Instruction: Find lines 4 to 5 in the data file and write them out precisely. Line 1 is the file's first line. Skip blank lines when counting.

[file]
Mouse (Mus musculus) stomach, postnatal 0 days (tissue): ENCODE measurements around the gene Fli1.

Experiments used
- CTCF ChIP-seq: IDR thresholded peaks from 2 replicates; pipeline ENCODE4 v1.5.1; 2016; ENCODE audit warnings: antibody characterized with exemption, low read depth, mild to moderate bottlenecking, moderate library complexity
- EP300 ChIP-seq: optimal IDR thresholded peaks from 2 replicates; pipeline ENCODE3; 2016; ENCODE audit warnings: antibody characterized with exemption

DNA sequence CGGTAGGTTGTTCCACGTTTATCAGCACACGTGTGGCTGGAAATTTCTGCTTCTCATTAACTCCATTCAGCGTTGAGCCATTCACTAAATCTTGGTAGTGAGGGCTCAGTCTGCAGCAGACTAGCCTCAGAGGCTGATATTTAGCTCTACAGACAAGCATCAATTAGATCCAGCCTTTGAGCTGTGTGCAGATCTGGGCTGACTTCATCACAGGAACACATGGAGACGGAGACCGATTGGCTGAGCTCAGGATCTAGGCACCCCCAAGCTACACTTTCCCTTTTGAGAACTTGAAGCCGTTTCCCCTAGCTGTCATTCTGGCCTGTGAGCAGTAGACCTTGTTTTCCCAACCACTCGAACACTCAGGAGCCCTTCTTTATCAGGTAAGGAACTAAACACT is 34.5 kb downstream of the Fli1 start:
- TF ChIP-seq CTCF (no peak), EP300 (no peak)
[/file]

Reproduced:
- EP300 ChIP-seq: optimal IDR thresholded peaks from 2 replicates; pipeline ENCODE3; 2016; ENCODE audit warnings: antibody characterized with exemption

DNA sequence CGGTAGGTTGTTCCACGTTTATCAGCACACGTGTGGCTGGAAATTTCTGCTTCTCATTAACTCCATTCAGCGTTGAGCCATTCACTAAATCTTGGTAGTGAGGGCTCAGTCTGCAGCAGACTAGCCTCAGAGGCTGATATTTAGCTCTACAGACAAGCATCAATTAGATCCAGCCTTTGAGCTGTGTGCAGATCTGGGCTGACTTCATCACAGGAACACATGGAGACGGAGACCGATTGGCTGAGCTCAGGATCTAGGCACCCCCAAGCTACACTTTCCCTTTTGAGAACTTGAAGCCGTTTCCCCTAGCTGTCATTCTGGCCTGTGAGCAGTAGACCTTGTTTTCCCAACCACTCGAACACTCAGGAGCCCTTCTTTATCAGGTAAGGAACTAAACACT is 34.5 kb downstream of the Fli1 start: